Eastern State Penitentiary-FAMOUS HAUNTED PLACES

Eastern State Penitentiary Philadelphia, PA
Eastern State Penitentiary Philadelphia, PA | Source

By Christine B.


Built in 1829 near Philadelphia, Pennsylvania, this penitentiary was the most expensive building built in the United States in its time. It was run by the Quakers system from 1829 through 1913. The solitude and cruel punishments enforced on the prisoners drove many to madness. It’s not so surprising that many of the inmates have never left their cells—forever imprisoned by their tragic experiences while incarcerated at this prison.

The prison was originally built to house 250 prisoners in solitary confinement (how all the prisoners were kept at this prison), however as many as 1,700 were housed here at one point. Between the extreme overcrowding, the misery, madness and death that prevailed during the prison’s history, it’s not a wonder the building is haunted.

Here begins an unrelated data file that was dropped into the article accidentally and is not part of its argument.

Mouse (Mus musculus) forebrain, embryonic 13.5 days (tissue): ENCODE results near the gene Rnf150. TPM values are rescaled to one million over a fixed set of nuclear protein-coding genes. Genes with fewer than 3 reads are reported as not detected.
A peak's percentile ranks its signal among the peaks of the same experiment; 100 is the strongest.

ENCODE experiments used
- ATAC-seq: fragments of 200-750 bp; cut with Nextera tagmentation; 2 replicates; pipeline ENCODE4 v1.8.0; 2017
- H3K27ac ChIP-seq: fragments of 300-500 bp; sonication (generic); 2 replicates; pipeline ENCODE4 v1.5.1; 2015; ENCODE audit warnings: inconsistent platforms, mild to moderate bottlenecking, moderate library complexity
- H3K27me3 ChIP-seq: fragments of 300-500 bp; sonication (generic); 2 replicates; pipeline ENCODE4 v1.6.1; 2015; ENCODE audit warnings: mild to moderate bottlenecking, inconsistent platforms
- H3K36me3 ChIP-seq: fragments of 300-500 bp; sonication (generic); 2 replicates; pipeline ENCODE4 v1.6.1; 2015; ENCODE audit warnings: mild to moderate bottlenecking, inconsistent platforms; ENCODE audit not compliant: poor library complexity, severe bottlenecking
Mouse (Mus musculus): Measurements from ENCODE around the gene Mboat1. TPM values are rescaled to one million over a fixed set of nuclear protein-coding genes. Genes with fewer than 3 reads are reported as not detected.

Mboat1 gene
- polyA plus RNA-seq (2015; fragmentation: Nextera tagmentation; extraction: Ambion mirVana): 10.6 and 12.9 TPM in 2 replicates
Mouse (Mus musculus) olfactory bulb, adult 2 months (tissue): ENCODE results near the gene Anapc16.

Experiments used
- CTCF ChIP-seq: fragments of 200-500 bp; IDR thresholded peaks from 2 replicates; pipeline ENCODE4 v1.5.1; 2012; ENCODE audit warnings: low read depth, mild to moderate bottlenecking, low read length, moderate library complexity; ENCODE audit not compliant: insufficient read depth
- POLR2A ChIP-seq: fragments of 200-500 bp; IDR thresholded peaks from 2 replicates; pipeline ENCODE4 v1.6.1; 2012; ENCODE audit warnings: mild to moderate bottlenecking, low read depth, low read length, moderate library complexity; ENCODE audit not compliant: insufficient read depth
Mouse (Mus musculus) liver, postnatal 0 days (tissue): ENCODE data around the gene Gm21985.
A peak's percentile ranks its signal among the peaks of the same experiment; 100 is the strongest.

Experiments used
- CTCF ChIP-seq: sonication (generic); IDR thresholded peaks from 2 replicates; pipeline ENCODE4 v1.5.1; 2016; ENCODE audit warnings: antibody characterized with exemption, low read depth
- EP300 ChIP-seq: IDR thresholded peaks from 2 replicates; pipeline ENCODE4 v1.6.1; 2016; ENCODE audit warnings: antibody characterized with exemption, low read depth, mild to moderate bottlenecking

One of the many infamous inmates at the prison was Al Capone. While he was incarcerated he often complained of being haunted by one of the many men he had killed, James Clark. Whether Mr. Capone had gone mad by this time, or if he was really being tormented by a spirit is unknown, but since he had killed so many, it’s a wonder there was only one of his murder victims that haunted him.

Some of the many reported unexplained events that have occurred at the prison are: a shadow figure that dashes away when approached, a figure has been seen in the guard tower, sinister laughter can be heard in cell block 12, another mysterious shadow figure has been seen in cell block 6, a Hessian solider has been witnessed in the basement of the building, crying from what seems like a young boy has been heard, spirits/ghosts of American Indians and African Americas have been reported, a woman in period dress has been seen in the dining room, kitchen items have been thrown about by unseen hands, doors that have been locked were standing open hours later, and soldiers have been see throughout the building.

For more information about tours of this prison, go to: http://www.easternstate.org/



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